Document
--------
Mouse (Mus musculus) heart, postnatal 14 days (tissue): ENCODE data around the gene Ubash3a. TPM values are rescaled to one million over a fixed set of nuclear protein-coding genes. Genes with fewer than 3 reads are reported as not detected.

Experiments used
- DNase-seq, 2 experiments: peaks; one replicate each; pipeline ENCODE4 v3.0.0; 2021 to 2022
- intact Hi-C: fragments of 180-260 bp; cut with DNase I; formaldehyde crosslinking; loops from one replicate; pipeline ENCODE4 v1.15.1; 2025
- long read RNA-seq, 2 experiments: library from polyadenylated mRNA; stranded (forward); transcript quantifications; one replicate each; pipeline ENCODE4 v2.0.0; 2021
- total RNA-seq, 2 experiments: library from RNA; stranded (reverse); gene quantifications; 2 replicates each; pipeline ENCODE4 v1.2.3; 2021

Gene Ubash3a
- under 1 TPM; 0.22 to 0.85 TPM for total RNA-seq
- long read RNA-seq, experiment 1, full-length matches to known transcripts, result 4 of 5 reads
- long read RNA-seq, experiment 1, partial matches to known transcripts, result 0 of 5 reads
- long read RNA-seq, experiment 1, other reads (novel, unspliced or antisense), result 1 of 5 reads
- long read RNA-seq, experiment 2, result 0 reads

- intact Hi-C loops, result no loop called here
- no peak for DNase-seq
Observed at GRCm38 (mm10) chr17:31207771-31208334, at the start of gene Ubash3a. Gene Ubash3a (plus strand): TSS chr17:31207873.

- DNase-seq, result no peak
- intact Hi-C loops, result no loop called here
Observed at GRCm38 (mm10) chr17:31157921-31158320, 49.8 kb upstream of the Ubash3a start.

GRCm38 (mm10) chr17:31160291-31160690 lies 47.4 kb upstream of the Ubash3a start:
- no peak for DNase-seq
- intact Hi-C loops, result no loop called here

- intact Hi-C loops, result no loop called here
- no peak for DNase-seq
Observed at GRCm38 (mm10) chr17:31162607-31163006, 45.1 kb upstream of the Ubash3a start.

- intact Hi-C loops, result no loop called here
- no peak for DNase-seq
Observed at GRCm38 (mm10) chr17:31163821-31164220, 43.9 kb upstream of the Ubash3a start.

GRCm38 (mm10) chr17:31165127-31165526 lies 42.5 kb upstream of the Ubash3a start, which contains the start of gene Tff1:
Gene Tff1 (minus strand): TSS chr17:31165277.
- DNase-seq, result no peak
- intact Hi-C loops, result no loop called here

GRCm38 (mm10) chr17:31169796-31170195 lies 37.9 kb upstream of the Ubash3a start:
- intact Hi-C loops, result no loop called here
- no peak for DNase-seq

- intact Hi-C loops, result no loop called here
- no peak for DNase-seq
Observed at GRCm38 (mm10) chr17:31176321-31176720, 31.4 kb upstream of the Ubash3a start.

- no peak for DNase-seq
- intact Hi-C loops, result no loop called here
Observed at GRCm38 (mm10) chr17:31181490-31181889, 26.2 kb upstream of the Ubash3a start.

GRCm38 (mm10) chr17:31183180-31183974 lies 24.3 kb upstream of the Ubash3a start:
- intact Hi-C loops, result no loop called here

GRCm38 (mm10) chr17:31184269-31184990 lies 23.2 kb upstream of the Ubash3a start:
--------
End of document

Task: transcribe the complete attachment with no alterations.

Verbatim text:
Mouse (Mus musculus) heart, postnatal 14 days (tissue): ENCODE data around the gene Ubash3a. TPM values are rescaled to one million over a fixed set of nuclear protein-coding genes. Genes with fewer than 3 reads are reported as not detected.

Experiments used
- DNase-seq, 2 experiments: peaks; one replicate each; pipeline ENCODE4 v3.0.0; 2021 to 2022
- intact Hi-C: fragments of 180-260 bp; cut with DNase I; formaldehyde crosslinking; loops from one replicate; pipeline ENCODE4 v1.15.1; 2025
- long read RNA-seq, 2 experiments: library from polyadenylated mRNA; stranded (forward); transcript quantifications; one replicate each; pipeline ENCODE4 v2.0.0; 2021
- total RNA-seq, 2 experiments: library from RNA; stranded (reverse); gene quantifications; 2 replicates each; pipeline ENCODE4 v1.2.3; 2021

Gene Ubash3a
- under 1 TPM; 0.22 to 0.85 TPM for total RNA-seq
- long read RNA-seq, experiment 1, full-length matches to known transcripts, result 4 of 5 reads
- long read RNA-seq, experiment 1, partial matches to known transcripts, result 0 of 5 reads
- long read RNA-seq, experiment 1, other reads (novel, unspliced or antisense), result 1 of 5 reads
- long read RNA-seq, experiment 2, result 0 reads

- intact Hi-C loops, result no loop called here
- no peak for DNase-seq
Observed at GRCm38 (mm10) chr17:31207771-31208334, at the start of gene Ubash3a. Gene Ubash3a (plus strand): TSS chr17:31207873.

- DNase-seq, result no peak
- intact Hi-C loops, result no loop called here
Observed at GRCm38 (mm10) chr17:31157921-31158320, 49.8 kb upstream of the Ubash3a start.

GRCm38 (mm10) chr17:31160291-31160690 lies 47.4 kb upstream of the Ubash3a start:
- no peak for DNase-seq
- intact Hi-C loops, result no loop called here

- intact Hi-C loops, result no loop called here
- no peak for DNase-seq
Observed at GRCm38 (mm10) chr17:31162607-31163006, 45.1 kb upstream of the Ubash3a start.

- intact Hi-C loops, result no loop called here
- no peak for DNase-seq
Observed at GRCm38 (mm10) chr17:31163821-31164220, 43.9 kb upstream of the Ubash3a start.

GRCm38 (mm10) chr17:31165127-31165526 lies 42.5 kb upstream of the Ubash3a start, which contains the start of gene Tff1:
Gene Tff1 (minus strand): TSS chr17:31165277.
- DNase-seq, result no peak
- intact Hi-C loops, result no loop called here

GRCm38 (mm10) chr17:31169796-31170195 lies 37.9 kb upstream of the Ubash3a start:
- intact Hi-C loops, result no loop called here
- no peak for DNase-seq

- intact Hi-C loops, result no loop called here
- no peak for DNase-seq
Observed at GRCm38 (mm10) chr17:31176321-31176720, 31.4 kb upstream of the Ubash3a start.

- no peak for DNase-seq
- intact Hi-C loops, result no loop called here
Observed at GRCm38 (mm10) chr17:31181490-31181889, 26.2 kb upstream of the Ubash3a start.

GRCm38 (mm10) chr17:31183180-31183974 lies 24.3 kb upstream of the Ubash3a start:
- intact Hi-C loops, result no loop called here

GRCm38 (mm10) chr17:31184269-31184990 lies 23.2 kb upstream of the Ubash3a start: